15th Oct, 2015
Five Years down the road, West Wight Alpacas & Suri Stud
Well we have finished our fifth Cria season and what have we learned? Firstly its not easy, its not predictable and money does not always buy you success (or love), but it can help. When we first discussed alpacas towards the end of 2010 little did I know where we would be today. We started with eleven Huacayas in early 2011, we now have just three of those female Huacayas left which are now sold and going next weekend and just one token male. We do however have somewhere north of seventy Suris, it got to over eighty at one point this summer however we have sold a few with a few more going in the next six months. Our core female Suri breeding herd now numbers 48 although we intend to reduce that a bit. We also have ten llamas and various other livestock animals. Was this intended? No but the Suri alpaca has sucked us in.
I thought I would write this to talk about our breeding experiences to date and to pass on some very limited knowledge that I have gained. I do not profess to be a genetics expert but I have read a lot of scientific papers since getting involved with alpacas and done a huge amount of other research. The livestock breeders amongst you will know that breeding livestock for improvement is never a simple progression but this is made even more complicated taking in to account the history of the alpaca and the frequency, which it has been crossbred with the Llama since the Spanish conquest of South America. Being a more advanced animal in antiquity and trying to retrieve that makes it in my view both more interesting and more difficult to get the continuous progression and advancement we all look for over the generations.
Our foundation animals were a very mixed bag; we got some absolute gems and plenty of what might be described as three legged donkeys. We still retain the gems and they are still producing for us now and most of those original three legged donkeys have gradually been found pet homes. We made some expensive mistakes but that's something I suspect most of us have to go through. While the suri has varying fleece styles that all have equal amounts of merit in terms of quality we all have our favourites. Our personal favourites tend to come from the Accoyo Bulleyman line and also Macgyver from the States. We were so impressed with offspring from the two original Macgyver grandsons in the UK that we decided to go and look for our own Macgyver Sons in 2011 which we did with Chris & Vicki Agar from Springfarm. Our two Macgyver sons arrived here in February 2013 along with four other males that were all relatives of the PP Accoyo import in to the States in 1992. I have written before concerning the eight males from Accoyo which in my mind were the most significant and important Suri males ever to come out of Peru and where the majority of the worlds best Suris have since come from.
Well they have been here now for two Cria seasons, we have already had a lot of success in the show ring and we have only just started to backcross these boys first offspring and we have quite a few breeding's this year to look forward to in 2016. I am now going to make some breeding observations and try and pass on some of our experience to date. Please don't take this as expert opinion it is just observations from a newbie.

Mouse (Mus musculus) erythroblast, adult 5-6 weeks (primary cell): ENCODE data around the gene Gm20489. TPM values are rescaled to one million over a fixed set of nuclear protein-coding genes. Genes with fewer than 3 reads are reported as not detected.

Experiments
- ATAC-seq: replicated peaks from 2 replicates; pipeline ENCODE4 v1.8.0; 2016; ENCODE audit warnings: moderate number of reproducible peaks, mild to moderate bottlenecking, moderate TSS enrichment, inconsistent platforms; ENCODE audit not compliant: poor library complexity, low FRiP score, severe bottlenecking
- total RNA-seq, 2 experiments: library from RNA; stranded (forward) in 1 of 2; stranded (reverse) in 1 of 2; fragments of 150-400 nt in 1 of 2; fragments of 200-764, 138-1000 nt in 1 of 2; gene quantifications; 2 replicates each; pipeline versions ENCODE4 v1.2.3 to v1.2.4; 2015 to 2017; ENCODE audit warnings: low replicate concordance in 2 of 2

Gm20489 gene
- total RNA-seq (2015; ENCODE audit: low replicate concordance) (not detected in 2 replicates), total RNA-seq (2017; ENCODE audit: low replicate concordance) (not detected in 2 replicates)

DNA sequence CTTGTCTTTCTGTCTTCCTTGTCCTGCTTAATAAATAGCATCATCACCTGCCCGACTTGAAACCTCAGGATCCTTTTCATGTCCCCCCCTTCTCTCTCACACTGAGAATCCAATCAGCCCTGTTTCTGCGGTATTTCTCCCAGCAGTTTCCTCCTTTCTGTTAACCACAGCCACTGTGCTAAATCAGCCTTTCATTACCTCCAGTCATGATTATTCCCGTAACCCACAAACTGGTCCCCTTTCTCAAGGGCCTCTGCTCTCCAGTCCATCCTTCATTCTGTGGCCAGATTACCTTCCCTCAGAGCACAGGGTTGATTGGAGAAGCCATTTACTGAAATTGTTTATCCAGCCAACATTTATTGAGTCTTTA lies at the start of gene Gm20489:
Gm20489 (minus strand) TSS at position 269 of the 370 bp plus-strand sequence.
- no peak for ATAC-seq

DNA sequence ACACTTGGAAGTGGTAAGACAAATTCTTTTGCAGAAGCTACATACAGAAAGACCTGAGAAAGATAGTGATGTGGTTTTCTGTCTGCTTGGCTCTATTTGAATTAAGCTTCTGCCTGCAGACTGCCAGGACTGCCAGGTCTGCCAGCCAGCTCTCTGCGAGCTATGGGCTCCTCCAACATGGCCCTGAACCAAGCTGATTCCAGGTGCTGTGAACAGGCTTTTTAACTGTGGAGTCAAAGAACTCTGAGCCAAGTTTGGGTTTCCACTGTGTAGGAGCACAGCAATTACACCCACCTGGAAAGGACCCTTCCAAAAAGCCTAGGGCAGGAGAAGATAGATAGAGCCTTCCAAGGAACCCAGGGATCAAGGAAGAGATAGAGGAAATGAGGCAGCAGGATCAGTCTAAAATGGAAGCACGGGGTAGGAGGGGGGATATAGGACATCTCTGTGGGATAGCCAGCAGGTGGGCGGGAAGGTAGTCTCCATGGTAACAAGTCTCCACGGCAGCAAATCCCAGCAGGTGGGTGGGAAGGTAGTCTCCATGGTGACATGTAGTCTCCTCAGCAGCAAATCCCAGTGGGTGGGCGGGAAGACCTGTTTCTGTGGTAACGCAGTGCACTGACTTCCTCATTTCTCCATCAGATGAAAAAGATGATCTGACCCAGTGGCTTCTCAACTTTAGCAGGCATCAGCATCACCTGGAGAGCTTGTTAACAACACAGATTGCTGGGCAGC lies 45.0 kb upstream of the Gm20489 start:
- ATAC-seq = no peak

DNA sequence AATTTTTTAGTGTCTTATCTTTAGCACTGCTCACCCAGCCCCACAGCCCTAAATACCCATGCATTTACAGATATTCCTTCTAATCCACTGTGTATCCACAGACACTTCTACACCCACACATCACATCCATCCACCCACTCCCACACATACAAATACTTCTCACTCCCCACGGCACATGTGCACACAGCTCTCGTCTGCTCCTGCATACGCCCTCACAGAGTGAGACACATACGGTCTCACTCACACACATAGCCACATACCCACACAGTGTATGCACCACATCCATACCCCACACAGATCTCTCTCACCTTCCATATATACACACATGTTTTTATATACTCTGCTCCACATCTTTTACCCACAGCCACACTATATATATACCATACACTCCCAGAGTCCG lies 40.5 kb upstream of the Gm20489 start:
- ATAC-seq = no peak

Our US stud males work well with particular lines of our females and not all of them. The more line bred of our two Macgyver sons, Aslan seems to have a really good strike rate for very good quality Cria as long as you use the right female lines. These lines for us are our Accoyo Bulleyman daughters and Pucarra Sur-real Rapper daughters. He is almost guaranteed with those lines to produce a big improvement. Aslan is a strong line breed with quality on both sides of his pedigree including Helios (Macgyvers brother) on his dam Sonatas side. Silver Rider our grey Macgyver son is more random although if you looked at his pedigree he is Macgyver on one side and a random Peruvian US import on the other so in my mind you would expect his strike rate to be more random. The other boys have only just come in to play and Accoyo Amadeus one of our white males has already produced champions for us with a very limited number of Cria. Chris and Vicki's wholly owned boy Masseratis Peruvian Alfonzo, a Torbio grandson, has done well both in halter and fleece shows particularly the H of E recently where he took supreme in whites and champion fawn Suri. It's a good job he is producing with a name like that!
So to summarise what I have learned.
To date our US males have not been open for outside services as we took the calculated decision to prove them first. We have done a limited number of outside breedings in 2015 although we would never let anyone use one of our males unless we were as certain as we could be that it would bring an improvement. We would rather sell you a champion producer female pregnant to a male that we know works with her than a breeding that might not give you what you want.
29th May, 2015
So today has been an exciting day. The vet had to come out as Chicory had started to unpack and just stopped. So after 2 hours we decided we had to get the vet in. After the vet examined Chicory it was decided that she needed help. So after some manipulation from the vet she managed to deliver. Sometimes they do need some help and Chicory was very uncomfortable but very happy once cria was born. We have a little boy called Winston weighing in at 7.9 kg.